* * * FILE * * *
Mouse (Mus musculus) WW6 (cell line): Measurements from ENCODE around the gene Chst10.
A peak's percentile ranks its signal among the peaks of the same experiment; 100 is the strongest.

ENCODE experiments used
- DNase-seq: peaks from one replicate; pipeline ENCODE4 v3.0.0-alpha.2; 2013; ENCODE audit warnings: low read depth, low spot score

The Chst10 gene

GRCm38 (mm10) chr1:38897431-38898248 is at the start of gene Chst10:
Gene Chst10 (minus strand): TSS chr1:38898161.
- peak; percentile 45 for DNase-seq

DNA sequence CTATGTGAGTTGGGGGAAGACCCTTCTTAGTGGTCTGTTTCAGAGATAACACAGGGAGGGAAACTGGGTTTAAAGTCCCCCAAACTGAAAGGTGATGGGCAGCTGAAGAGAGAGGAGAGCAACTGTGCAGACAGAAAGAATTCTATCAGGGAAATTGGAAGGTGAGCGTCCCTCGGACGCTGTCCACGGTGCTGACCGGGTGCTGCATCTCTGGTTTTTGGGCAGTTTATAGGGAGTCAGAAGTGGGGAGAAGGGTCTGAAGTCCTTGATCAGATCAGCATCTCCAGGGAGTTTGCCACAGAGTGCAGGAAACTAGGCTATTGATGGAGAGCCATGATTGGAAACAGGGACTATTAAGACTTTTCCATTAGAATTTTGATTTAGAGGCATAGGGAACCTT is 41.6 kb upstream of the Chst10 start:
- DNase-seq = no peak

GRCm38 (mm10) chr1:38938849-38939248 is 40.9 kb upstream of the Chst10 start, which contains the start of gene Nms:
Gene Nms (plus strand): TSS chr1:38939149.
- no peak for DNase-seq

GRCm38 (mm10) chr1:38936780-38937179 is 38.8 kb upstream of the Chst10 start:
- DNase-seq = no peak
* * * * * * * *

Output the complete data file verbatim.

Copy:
Mouse (Mus musculus) WW6 (cell line): Measurements from ENCODE around the gene Chst10.
A peak's percentile ranks its signal among the peaks of the same experiment; 100 is the strongest.

ENCODE experiments used
- DNase-seq: peaks from one replicate; pipeline ENCODE4 v3.0.0-alpha.2; 2013; ENCODE audit warnings: low read depth, low spot score

The Chst10 gene

GRCm38 (mm10) chr1:38897431-38898248 is at the start of gene Chst10:
Gene Chst10 (minus strand): TSS chr1:38898161.
- peak; percentile 45 for DNase-seq

DNA sequence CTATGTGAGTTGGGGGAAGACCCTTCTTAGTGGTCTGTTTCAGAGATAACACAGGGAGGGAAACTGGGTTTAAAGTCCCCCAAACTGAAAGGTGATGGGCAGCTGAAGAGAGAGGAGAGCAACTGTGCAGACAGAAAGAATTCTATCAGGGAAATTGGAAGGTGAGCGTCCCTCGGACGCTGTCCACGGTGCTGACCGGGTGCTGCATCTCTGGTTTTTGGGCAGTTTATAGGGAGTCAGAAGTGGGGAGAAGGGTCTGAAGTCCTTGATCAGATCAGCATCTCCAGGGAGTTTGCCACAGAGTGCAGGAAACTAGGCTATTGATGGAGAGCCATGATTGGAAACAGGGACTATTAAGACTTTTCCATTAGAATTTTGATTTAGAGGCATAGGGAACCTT is 41.6 kb upstream of the Chst10 start:
- DNase-seq = no peak

GRCm38 (mm10) chr1:38938849-38939248 is 40.9 kb upstream of the Chst10 start, which contains the start of gene Nms:
Gene Nms (plus strand): TSS chr1:38939149.
- no peak for DNase-seq

GRCm38 (mm10) chr1:38936780-38937179 is 38.8 kb upstream of the Chst10 start:
- DNase-seq = no peak